If in England the poor had become wards of local parishes, colonial politicians had relegated these responsibilities to county courts, though some parishes continued devoting revenues raised from fining individuals breaking the Sabbath with the official church to the care for orphans. For the most part relief was administered through courts based on a process where those choosing to claim support presented petitions to quarterly court sessions. Justices alone had the authority to rule on the validity of a petition and supportive testimony for public assistance. By the early 1760s there were usually sixty or so such petitions a year with perhaps 20% deemed unable to handled the demands of everyday life and requiring residential care.
Even thought the county courts were legally obligated to help the deserving poor, this often left others in need of support. Neighbors often banded together to help ill, destitute, widowed, or orphaned neighbors. Neighbors helped with alms to needy folk, providing shelter for ole and ill men and women, and with testimony before justices about the worthiness of petitioners. For perhaps a majority of the poor, private support was the first, and only option. Many would have felt humiliated to seek public relief, and doing so remained a last resort. Court dockets suggest, however, that those extending ‘charity’ were often quite willing to go to court and petition for awards in compensation for their generosity. In fact numerous people in the late 1700s were petitioning the court for reimbursement of the costs for caring for aged family members or for burying them. It’s not likely that they would have done so without warranting support since the stigma of rejection and criticism would have been strong. People of the era lived in a community where most people were well known to one another, and where it was a mark of considerable social distinction to be asked to be appointed as Justice of the Peace. Evidence of charitable activity within churches of Prince George could be described occasional, but not frequent.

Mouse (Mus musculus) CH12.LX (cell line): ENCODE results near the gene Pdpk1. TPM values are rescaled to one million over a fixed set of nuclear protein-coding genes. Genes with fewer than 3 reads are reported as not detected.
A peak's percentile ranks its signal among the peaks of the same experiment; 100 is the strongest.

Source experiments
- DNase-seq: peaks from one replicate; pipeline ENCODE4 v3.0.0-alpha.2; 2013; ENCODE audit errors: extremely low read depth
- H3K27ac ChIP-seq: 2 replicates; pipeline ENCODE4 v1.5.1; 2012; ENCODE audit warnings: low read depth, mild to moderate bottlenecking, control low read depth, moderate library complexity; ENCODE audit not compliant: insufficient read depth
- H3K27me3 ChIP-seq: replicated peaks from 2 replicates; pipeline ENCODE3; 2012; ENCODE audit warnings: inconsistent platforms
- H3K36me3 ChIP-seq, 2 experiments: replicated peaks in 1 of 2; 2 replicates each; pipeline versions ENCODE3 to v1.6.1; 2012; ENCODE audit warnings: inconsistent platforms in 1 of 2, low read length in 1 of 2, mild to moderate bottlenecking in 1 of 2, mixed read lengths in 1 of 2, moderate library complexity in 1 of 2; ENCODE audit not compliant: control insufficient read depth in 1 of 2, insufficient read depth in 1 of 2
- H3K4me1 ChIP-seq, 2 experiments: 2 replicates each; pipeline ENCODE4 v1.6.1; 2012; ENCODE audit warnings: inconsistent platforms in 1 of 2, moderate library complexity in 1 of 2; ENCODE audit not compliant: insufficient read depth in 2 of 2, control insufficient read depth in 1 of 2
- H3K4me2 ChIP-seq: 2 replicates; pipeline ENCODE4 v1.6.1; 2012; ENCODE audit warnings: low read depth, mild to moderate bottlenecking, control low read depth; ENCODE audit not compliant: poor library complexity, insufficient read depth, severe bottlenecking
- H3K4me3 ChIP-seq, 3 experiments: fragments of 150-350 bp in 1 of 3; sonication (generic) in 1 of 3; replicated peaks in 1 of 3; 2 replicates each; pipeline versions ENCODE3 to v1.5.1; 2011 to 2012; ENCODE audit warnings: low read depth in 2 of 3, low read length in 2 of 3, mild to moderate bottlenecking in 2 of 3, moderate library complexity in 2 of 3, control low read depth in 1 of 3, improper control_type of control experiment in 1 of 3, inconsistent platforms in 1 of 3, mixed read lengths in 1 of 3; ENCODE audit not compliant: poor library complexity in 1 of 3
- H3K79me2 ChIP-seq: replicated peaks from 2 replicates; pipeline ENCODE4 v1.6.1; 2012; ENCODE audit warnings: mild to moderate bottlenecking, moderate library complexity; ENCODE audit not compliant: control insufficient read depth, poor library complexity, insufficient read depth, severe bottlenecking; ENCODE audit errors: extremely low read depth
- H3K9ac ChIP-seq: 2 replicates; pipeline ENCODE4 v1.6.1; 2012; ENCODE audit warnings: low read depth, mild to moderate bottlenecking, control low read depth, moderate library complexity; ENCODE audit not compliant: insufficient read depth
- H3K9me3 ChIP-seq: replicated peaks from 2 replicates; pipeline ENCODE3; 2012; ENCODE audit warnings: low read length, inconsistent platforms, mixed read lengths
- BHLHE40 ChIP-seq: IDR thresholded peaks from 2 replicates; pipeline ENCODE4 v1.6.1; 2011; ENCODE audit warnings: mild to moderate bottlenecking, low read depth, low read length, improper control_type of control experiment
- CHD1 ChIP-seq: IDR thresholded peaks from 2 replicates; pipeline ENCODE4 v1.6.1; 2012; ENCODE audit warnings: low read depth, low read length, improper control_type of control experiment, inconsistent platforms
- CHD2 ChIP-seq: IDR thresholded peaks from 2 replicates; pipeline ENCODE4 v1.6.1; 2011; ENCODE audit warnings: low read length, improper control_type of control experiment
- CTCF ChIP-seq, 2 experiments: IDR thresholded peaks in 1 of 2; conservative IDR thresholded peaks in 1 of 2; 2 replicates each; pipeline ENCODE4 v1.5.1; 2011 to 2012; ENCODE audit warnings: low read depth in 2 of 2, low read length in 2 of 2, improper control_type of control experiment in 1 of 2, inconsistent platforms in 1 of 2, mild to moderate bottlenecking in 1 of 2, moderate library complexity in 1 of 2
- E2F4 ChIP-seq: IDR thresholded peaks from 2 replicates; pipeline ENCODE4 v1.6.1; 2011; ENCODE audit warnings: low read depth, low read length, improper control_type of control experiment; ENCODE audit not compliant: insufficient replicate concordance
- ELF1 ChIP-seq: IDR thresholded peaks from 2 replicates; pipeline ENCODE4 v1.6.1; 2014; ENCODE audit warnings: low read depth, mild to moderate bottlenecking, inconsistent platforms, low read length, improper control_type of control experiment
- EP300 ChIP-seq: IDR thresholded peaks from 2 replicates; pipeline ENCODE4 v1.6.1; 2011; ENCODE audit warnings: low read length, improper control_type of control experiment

Suddenly in the early 1760s, planters in their annual Assembly caucuses and elections began attacking costs of the poor relief system and supported Governor Sharpe’s idea of building “Work-houses”. By 1765, Three counties of the colony, including Prince George had petitioned to build poorhouses — “hospitals or work-houses” in order to relieve the heavy tax charges required for court grants to the poor. The idea was to get beggars and vagabonds out of the community in order to “check disorders”. The bills developed to address the issues over the next few years provided funds for the construction and operation of poorhouses to be managed by “trustees of the poor” nominated by local magistrates. Five appointees were responsible for proposing legislation and fines for vagrants, and the operation of the houses. It took a number of more years to collect sufficient funds to build facilities. By the year in which Ralph Forster was made Sheriff, 1772, the county had contracted with workmen to build a large brick building for housing the poor on one hundred acres of land. While these facilities were to provide for some who would need help only for a year or two, the vast majority of people who would be involved required support and care for ten years or more. The county expenditures for building and maintaining these facilities and their programs involved about a third of county budgets on an annual basis.